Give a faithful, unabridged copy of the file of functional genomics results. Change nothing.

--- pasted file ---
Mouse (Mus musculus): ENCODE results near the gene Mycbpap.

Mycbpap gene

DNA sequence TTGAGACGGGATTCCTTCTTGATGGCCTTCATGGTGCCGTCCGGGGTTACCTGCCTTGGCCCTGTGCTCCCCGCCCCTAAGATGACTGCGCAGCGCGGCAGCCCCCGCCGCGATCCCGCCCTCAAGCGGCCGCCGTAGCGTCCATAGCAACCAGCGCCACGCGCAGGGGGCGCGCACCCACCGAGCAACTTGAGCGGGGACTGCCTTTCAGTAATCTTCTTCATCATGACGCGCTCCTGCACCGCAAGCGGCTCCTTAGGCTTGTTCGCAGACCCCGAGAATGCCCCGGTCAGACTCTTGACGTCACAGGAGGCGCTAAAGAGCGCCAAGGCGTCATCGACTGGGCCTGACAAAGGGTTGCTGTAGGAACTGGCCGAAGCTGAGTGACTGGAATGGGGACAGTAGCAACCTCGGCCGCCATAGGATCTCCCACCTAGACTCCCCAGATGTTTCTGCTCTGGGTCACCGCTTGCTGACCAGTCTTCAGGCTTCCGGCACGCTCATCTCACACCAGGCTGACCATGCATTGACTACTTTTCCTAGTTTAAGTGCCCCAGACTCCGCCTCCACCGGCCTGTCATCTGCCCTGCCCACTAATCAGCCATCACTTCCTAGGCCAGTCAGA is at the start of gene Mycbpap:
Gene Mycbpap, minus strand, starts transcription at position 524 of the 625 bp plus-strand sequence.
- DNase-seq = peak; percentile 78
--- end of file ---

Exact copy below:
Mouse (Mus musculus): ENCODE results near the gene Mycbpap.

Mycbpap gene

DNA sequence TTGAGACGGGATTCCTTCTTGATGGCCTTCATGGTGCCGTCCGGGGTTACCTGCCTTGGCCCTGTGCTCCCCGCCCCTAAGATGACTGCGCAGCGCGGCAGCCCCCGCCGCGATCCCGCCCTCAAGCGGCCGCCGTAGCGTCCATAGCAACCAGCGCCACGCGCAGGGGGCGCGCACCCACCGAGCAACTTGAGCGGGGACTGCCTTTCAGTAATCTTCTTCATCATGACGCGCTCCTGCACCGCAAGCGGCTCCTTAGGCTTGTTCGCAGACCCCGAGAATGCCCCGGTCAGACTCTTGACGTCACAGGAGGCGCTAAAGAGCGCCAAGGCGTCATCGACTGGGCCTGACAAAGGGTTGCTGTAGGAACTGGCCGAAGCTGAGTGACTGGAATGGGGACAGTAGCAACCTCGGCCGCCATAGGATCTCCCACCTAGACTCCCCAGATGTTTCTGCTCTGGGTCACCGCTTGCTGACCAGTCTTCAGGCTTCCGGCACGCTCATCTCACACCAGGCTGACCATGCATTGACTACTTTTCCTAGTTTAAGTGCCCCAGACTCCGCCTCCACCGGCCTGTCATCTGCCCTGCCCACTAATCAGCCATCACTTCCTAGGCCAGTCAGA is at the start of gene Mycbpap:
Gene Mycbpap, minus strand, starts transcription at position 524 of the 625 bp plus-strand sequence.
- DNase-seq = peak; percentile 78